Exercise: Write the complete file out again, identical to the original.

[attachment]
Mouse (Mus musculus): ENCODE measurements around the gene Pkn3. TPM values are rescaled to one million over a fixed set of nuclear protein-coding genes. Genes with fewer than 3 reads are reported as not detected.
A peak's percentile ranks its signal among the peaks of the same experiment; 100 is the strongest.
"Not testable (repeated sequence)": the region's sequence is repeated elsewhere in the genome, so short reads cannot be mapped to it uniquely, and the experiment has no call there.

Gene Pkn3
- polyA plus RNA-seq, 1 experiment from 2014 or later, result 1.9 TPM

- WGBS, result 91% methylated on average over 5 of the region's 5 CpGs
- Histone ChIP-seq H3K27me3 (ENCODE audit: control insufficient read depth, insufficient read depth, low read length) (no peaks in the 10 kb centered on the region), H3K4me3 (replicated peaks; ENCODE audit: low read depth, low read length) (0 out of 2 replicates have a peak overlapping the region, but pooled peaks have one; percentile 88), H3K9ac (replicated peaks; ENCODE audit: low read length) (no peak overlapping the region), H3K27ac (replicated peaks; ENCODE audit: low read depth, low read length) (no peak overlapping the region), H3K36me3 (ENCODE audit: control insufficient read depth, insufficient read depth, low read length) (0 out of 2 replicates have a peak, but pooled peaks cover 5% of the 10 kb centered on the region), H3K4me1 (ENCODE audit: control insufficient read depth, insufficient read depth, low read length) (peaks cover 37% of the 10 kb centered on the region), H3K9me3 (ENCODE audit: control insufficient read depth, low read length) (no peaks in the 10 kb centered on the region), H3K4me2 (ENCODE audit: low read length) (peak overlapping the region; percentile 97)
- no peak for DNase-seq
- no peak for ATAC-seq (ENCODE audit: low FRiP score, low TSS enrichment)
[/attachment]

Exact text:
Mouse (Mus musculus): ENCODE measurements around the gene Pkn3. TPM values are rescaled to one million over a fixed set of nuclear protein-coding genes. Genes with fewer than 3 reads are reported as not detected.
A peak's percentile ranks its signal among the peaks of the same experiment; 100 is the strongest.
"Not testable (repeated sequence)": the region's sequence is repeated elsewhere in the genome, so short reads cannot be mapped to it uniquely, and the experiment has no call there.

Gene Pkn3
- polyA plus RNA-seq, 1 experiment from 2014 or later, result 1.9 TPM

- WGBS, result 91% methylated on average over 5 of the region's 5 CpGs
- Histone ChIP-seq H3K27me3 (ENCODE audit: control insufficient read depth, insufficient read depth, low read length) (no peaks in the 10 kb centered on the region), H3K4me3 (replicated peaks; ENCODE audit: low read depth, low read length) (0 out of 2 replicates have a peak overlapping the region, but pooled peaks have one; percentile 88), H3K9ac (replicated peaks; ENCODE audit: low read length) (no peak overlapping the region), H3K27ac (replicated peaks; ENCODE audit: low read depth, low read length) (no peak overlapping the region), H3K36me3 (ENCODE audit: control insufficient read depth, insufficient read depth, low read length) (0 out of 2 replicates have a peak, but pooled peaks cover 5% of the 10 kb centered on the region), H3K4me1 (ENCODE audit: control insufficient read depth, insufficient read depth, low read length) (peaks cover 37% of the 10 kb centered on the region), H3K9me3 (ENCODE audit: control insufficient read depth, low read length) (no peaks in the 10 kb centered on the region), H3K4me2 (ENCODE audit: low read length) (peak overlapping the region; percentile 97)
- no peak for DNase-seq
- no peak for ATAC-seq (ENCODE audit: low FRiP score, low TSS enrichment)